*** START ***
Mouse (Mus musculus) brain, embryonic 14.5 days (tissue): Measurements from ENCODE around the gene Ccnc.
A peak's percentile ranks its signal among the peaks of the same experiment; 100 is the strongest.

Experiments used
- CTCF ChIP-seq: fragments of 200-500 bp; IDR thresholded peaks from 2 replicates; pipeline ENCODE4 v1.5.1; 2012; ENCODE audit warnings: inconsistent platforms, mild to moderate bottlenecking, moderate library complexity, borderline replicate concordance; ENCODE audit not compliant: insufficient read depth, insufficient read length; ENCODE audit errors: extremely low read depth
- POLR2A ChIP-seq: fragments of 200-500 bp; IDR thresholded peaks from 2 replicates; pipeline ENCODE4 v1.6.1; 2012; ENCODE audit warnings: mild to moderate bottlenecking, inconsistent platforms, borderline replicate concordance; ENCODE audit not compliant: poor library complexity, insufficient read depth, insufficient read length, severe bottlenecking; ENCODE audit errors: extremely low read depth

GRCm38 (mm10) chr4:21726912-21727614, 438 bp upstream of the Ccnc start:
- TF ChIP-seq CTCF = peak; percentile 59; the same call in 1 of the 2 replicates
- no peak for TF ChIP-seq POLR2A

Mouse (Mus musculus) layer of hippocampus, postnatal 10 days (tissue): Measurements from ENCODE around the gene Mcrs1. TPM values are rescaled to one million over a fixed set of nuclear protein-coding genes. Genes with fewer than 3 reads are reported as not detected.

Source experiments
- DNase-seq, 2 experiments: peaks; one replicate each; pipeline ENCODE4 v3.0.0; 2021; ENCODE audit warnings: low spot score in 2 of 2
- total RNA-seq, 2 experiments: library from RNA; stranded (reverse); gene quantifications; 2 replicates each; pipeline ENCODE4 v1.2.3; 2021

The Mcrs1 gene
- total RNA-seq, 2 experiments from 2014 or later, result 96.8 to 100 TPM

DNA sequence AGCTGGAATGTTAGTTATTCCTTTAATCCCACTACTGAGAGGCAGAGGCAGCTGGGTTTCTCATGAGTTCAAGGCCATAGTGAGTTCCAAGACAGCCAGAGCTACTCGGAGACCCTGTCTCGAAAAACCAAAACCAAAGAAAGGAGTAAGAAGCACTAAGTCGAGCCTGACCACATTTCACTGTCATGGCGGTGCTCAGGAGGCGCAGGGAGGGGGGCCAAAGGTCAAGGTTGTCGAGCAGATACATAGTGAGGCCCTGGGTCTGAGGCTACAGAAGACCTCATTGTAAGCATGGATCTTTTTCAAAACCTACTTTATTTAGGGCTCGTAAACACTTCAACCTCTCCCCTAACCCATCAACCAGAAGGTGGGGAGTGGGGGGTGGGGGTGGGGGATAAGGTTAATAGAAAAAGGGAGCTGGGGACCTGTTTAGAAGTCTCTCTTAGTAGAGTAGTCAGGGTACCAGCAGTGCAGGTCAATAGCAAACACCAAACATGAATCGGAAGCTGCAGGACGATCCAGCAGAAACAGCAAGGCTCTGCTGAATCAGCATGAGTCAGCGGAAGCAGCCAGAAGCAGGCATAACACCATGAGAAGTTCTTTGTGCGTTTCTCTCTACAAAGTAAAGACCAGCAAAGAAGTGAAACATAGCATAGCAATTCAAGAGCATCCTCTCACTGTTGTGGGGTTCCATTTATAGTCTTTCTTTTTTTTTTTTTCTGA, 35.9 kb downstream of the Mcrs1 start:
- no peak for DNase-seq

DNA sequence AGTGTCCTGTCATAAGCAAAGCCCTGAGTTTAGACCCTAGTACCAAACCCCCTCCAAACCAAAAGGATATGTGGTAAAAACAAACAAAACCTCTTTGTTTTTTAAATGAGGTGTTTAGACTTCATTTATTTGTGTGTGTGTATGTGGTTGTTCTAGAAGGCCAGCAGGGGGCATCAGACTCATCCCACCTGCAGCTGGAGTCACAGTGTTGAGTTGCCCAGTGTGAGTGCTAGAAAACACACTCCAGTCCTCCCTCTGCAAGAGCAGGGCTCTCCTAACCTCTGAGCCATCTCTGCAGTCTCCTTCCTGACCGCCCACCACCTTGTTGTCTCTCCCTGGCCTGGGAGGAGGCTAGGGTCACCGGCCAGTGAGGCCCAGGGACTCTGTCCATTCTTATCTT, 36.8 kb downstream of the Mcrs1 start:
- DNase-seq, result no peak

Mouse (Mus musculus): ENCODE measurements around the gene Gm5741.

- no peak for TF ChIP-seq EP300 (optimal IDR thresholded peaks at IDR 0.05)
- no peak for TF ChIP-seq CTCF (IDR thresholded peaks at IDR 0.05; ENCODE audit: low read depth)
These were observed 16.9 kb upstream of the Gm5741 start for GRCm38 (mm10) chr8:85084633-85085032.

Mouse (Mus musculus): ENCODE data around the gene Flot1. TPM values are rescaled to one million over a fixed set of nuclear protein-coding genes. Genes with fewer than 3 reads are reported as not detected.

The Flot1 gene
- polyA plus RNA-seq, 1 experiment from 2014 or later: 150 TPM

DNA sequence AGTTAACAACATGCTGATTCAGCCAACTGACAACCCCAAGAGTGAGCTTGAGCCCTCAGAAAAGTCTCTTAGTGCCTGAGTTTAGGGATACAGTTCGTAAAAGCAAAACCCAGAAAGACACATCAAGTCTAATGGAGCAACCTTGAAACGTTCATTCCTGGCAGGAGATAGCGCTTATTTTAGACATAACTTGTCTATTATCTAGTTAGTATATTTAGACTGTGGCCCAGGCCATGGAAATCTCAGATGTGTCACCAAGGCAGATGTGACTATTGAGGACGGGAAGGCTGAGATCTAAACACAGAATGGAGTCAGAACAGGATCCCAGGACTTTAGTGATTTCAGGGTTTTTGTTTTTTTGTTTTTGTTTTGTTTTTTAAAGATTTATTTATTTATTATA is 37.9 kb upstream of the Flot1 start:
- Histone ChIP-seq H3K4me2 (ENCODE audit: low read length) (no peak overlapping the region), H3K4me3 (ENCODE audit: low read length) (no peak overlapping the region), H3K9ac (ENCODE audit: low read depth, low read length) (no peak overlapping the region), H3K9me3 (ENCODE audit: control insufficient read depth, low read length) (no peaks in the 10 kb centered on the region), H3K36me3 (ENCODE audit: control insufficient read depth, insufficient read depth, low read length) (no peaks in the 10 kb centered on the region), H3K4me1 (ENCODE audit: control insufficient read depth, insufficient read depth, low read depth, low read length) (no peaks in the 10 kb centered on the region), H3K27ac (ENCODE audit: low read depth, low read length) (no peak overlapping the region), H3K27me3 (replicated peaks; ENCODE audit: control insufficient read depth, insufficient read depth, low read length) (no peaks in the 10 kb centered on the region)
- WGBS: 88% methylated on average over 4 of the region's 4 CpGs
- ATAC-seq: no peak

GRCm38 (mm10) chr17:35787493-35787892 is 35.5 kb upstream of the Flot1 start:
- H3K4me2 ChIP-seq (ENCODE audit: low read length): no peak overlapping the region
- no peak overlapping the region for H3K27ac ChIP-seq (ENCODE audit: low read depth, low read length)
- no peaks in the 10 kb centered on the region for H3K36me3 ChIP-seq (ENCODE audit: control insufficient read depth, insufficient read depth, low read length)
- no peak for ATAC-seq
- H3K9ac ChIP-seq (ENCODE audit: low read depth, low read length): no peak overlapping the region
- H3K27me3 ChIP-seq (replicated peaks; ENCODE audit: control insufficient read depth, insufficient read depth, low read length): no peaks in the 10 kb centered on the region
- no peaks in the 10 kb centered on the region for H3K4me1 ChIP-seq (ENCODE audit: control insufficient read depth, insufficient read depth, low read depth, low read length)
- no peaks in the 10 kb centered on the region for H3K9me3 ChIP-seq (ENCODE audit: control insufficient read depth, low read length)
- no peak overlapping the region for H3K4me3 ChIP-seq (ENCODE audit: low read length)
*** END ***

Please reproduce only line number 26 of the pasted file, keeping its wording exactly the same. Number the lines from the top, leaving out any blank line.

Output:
DNA sequence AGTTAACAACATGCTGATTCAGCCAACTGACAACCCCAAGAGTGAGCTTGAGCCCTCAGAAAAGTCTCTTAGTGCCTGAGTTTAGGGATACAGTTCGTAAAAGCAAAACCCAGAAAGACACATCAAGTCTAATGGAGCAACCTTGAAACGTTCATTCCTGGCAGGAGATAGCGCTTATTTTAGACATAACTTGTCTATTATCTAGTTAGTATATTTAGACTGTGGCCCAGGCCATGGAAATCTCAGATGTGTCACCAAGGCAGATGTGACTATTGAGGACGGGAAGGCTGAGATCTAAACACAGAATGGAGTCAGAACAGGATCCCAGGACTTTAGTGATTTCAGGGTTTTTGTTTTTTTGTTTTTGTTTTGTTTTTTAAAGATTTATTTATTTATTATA is 37.9 kb upstream of the Flot1 start: